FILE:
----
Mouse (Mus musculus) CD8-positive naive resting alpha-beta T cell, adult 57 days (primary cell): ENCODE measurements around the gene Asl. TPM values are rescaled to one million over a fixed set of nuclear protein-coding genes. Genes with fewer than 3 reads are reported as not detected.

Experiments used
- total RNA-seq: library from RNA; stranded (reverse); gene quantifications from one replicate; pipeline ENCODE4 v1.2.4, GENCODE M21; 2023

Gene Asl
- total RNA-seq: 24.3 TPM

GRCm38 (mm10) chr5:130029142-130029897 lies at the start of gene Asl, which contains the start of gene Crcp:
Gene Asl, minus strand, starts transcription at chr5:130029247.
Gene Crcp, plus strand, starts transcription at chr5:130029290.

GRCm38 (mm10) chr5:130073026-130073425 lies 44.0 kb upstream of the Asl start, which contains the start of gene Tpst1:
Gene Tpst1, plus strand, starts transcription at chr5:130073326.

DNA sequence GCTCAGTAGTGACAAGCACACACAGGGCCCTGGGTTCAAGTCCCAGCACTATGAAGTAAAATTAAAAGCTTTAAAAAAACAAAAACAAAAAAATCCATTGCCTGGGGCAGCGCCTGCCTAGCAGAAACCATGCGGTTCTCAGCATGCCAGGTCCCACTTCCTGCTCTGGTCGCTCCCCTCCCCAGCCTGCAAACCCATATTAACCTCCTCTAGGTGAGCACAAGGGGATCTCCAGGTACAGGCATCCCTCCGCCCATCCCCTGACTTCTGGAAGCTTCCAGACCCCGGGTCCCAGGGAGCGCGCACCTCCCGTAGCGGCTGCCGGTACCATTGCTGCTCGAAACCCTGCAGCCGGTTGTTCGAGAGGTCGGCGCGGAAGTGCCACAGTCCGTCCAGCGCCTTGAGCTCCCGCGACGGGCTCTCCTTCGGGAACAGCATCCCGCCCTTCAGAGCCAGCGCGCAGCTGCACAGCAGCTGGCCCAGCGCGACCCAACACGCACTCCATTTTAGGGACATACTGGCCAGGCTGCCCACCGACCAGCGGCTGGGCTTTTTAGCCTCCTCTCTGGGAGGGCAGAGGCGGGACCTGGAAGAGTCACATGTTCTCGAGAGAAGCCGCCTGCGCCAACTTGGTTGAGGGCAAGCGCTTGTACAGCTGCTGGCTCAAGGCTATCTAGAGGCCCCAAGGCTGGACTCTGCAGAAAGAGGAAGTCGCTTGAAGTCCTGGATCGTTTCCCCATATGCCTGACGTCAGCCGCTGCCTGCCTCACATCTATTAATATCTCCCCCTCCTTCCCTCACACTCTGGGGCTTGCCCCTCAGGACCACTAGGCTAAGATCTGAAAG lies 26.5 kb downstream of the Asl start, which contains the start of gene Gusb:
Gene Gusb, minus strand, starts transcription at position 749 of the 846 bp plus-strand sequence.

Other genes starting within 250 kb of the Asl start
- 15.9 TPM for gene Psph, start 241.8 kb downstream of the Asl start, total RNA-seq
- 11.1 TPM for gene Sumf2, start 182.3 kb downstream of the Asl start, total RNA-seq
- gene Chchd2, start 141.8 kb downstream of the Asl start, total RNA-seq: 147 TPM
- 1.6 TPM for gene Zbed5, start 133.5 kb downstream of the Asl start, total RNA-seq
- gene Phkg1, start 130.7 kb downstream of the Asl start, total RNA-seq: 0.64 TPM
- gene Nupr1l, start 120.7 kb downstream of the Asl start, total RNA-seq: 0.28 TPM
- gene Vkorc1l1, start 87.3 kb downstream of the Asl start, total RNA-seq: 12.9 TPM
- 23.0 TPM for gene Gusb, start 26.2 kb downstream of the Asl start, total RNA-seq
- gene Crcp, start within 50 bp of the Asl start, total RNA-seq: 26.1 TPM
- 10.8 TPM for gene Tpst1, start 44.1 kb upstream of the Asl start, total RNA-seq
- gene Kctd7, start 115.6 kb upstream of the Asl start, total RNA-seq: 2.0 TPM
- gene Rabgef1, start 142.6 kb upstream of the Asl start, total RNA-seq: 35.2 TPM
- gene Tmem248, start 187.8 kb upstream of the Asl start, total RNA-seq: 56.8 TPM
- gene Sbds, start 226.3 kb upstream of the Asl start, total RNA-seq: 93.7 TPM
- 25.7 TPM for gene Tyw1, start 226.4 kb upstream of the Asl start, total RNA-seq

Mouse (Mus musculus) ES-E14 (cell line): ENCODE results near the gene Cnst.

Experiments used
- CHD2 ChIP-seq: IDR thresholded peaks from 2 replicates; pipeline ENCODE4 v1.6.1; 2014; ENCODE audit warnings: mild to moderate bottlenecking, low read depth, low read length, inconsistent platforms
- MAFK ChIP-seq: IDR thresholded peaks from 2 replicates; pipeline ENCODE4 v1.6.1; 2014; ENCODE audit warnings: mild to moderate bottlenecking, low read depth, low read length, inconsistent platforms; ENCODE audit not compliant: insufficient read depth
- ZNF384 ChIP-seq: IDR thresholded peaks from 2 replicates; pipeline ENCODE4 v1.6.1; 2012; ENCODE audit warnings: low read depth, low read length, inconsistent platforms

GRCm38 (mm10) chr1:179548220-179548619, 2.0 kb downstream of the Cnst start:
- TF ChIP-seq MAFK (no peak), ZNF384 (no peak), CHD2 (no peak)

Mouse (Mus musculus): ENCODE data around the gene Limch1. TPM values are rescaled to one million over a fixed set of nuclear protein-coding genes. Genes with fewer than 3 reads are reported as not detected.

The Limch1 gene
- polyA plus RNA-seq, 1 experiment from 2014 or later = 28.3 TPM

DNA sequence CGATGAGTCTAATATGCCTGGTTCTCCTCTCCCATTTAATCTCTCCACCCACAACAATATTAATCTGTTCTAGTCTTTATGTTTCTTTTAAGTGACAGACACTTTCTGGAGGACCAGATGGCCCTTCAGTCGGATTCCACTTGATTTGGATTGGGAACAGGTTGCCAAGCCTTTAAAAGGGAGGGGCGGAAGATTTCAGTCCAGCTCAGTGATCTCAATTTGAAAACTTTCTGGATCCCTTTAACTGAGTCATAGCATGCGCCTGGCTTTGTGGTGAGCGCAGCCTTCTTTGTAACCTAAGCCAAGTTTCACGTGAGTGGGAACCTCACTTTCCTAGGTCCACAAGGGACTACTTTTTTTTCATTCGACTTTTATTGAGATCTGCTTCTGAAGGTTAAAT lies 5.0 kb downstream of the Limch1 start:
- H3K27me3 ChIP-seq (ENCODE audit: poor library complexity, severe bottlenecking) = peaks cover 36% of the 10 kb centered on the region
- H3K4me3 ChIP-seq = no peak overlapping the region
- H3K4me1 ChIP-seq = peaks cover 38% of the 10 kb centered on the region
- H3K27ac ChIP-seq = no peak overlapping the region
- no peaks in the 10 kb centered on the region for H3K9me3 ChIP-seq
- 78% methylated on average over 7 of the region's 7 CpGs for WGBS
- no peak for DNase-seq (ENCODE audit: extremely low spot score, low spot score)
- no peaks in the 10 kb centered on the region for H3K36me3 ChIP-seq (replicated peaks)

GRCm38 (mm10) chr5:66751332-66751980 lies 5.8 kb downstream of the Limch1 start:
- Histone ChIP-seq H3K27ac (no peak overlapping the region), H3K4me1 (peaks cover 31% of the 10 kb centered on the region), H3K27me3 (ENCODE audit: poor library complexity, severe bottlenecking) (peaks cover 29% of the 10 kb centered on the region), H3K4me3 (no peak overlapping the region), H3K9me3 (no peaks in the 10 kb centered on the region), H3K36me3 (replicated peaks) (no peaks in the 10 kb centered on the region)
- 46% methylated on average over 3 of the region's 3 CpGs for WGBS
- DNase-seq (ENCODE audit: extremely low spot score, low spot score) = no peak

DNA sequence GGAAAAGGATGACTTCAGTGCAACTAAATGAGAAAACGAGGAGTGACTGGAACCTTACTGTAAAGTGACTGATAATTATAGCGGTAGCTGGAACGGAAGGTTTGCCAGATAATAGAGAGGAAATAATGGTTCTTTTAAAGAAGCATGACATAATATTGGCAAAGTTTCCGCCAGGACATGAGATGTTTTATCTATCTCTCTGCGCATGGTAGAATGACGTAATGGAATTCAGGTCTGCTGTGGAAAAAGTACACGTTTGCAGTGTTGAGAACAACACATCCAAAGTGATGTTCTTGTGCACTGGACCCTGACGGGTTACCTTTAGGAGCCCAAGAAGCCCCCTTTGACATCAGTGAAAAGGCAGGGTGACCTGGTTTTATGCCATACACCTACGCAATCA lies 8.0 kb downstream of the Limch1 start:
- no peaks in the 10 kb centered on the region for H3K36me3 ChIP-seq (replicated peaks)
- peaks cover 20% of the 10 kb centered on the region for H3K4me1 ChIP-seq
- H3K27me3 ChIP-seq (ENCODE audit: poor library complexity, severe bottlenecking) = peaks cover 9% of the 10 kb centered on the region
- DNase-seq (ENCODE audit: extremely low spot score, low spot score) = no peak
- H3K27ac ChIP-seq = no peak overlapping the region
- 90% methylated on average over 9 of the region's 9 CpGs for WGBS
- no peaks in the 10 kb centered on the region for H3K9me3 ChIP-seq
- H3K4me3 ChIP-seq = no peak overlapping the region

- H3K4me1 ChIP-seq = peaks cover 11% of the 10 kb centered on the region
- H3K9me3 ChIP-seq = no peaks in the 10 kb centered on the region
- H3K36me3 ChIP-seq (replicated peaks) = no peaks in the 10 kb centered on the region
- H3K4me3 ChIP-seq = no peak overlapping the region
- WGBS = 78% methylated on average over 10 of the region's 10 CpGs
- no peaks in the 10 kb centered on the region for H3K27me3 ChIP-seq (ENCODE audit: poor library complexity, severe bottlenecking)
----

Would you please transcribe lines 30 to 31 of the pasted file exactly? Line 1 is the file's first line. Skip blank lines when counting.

Experiments used
- CHD2 ChIP-seq: IDR thresholded peaks from 2 replicates; pipeline ENCODE4 v1.6.1; 2014; ENCODE audit warnings: mild to moderate bottlenecking, low read depth, low read length, inconsistent platforms